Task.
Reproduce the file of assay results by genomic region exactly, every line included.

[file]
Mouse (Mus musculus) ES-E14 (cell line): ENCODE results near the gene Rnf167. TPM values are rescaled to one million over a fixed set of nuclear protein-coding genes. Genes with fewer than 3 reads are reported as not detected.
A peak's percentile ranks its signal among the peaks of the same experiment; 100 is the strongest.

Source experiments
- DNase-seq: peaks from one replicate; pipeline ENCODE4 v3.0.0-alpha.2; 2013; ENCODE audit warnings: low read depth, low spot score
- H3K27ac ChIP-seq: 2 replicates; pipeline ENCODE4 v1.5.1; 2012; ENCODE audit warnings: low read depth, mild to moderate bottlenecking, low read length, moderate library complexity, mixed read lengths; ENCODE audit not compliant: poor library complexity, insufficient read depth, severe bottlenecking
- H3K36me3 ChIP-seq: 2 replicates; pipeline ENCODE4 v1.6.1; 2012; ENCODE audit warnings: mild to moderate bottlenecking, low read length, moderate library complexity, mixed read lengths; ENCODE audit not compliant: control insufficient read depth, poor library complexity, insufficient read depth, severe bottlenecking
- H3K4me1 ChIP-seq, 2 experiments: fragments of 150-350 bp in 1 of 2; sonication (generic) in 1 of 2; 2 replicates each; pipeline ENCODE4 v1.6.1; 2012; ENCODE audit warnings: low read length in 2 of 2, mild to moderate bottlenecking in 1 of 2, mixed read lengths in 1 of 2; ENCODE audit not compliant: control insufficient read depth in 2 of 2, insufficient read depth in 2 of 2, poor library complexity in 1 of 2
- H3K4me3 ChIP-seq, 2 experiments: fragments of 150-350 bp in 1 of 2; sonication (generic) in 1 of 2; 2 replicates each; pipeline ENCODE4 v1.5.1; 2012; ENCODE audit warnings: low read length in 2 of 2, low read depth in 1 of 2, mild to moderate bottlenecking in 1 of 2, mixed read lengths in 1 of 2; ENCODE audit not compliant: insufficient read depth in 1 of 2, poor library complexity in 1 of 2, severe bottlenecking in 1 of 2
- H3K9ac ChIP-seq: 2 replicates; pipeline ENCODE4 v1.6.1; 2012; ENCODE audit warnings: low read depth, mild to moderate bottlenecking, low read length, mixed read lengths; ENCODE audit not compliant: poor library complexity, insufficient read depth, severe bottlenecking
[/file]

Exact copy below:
Mouse (Mus musculus) ES-E14 (cell line): ENCODE results near the gene Rnf167. TPM values are rescaled to one million over a fixed set of nuclear protein-coding genes. Genes with fewer than 3 reads are reported as not detected.
A peak's percentile ranks its signal among the peaks of the same experiment; 100 is the strongest.

Source experiments
- DNase-seq: peaks from one replicate; pipeline ENCODE4 v3.0.0-alpha.2; 2013; ENCODE audit warnings: low read depth, low spot score
- H3K27ac ChIP-seq: 2 replicates; pipeline ENCODE4 v1.5.1; 2012; ENCODE audit warnings: low read depth, mild to moderate bottlenecking, low read length, moderate library complexity, mixed read lengths; ENCODE audit not compliant: poor library complexity, insufficient read depth, severe bottlenecking
- H3K36me3 ChIP-seq: 2 replicates; pipeline ENCODE4 v1.6.1; 2012; ENCODE audit warnings: mild to moderate bottlenecking, low read length, moderate library complexity, mixed read lengths; ENCODE audit not compliant: control insufficient read depth, poor library complexity, insufficient read depth, severe bottlenecking
- H3K4me1 ChIP-seq, 2 experiments: fragments of 150-350 bp in 1 of 2; sonication (generic) in 1 of 2; 2 replicates each; pipeline ENCODE4 v1.6.1; 2012; ENCODE audit warnings: low read length in 2 of 2, mild to moderate bottlenecking in 1 of 2, mixed read lengths in 1 of 2; ENCODE audit not compliant: control insufficient read depth in 2 of 2, insufficient read depth in 2 of 2, poor library complexity in 1 of 2
- H3K4me3 ChIP-seq, 2 experiments: fragments of 150-350 bp in 1 of 2; sonication (generic) in 1 of 2; 2 replicates each; pipeline ENCODE4 v1.5.1; 2012; ENCODE audit warnings: low read length in 2 of 2, low read depth in 1 of 2, mild to moderate bottlenecking in 1 of 2, mixed read lengths in 1 of 2; ENCODE audit not compliant: insufficient read depth in 1 of 2, poor library complexity in 1 of 2, severe bottlenecking in 1 of 2
- H3K9ac ChIP-seq: 2 replicates; pipeline ENCODE4 v1.6.1; 2012; ENCODE audit warnings: low read depth, mild to moderate bottlenecking, low read length, mixed read lengths; ENCODE audit not compliant: poor library complexity, insufficient read depth, severe bottlenecking